CDC Nutrition Research Flawed, Shows Study

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For decades now, the U.S. Centers for Disease Control and Prevention (CDC) has been funding research on the nutritional habits of Americans. A new study, however, is claiming that those studies could all be invalid due to seriously flawed data collection methods.

The study, published in the journal PLOS ONE, claims that the data gathering in the CDC's National Health and Nutrition Examination Survey (NHANES) makes the studies taken from it not "physiologically credible. The NHANES is a joint project between the CDC and the U.S. Department of Agriculture. For 40 years the survey has taken Americans' food and beverage habits, cross-referencing them with physical examinations.

The new study points out, however, that the food and drink data was provided by patients themselves, making it extremely unreliable. The study looked at decades of NHANES data on over 63,000 men and women ages 20 to 74. It compared the caloric intake reported by study participants to their average energy expenditure based on their physical attributes. The study found that it would be "impossible" to survive on the number of calories self-reported by most study participants.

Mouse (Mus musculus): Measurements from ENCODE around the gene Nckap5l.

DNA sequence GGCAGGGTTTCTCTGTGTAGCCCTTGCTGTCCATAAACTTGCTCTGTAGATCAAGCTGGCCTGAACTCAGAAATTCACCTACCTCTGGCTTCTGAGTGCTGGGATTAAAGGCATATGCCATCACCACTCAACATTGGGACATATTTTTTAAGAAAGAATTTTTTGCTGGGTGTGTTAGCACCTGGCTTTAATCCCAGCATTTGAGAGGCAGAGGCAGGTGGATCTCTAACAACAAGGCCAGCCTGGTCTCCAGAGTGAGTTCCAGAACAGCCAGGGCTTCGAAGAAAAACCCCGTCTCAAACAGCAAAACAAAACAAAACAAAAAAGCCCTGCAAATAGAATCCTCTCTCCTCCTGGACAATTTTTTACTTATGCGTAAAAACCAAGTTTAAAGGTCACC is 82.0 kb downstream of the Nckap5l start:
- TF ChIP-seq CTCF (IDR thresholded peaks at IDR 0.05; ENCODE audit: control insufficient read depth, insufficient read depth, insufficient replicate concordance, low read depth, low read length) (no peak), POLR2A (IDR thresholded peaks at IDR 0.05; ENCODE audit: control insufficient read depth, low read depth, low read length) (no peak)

"Throughout its history, the NHANES survey has failed to provide accurate estimates of the habitual caloric consumption of the U.S. population," said Edward Archer, lead author of the study and an epidemiologist at the University of South Carolina. "Although improvements were made to the NHANES measurement protocol after 1980, there was little improvement to the validity of U.S. nutritional surveillance."

Though the misreporting varied among study participants, those who were obese were found to give the most inaccurate reporting of their eating habits. Obese men were found to underreport their caloric intake by an average of 25%, while obese women underreported their calories by an average of 41%.

Archer and his colleagues concluded that the misreporting of caloric intake makes it extremely difficult to estimate American nutritional habits. Given this conclusion, the study also states that basing public policy decisions on NHANES research could be problematic at best.

"The nation's major surveillance tool for studying the relationships between nutrition and health is not valid," said Archer. "It is time to stop spending tens of millions of health research dollars collecting invalid data and find more accurate measures."

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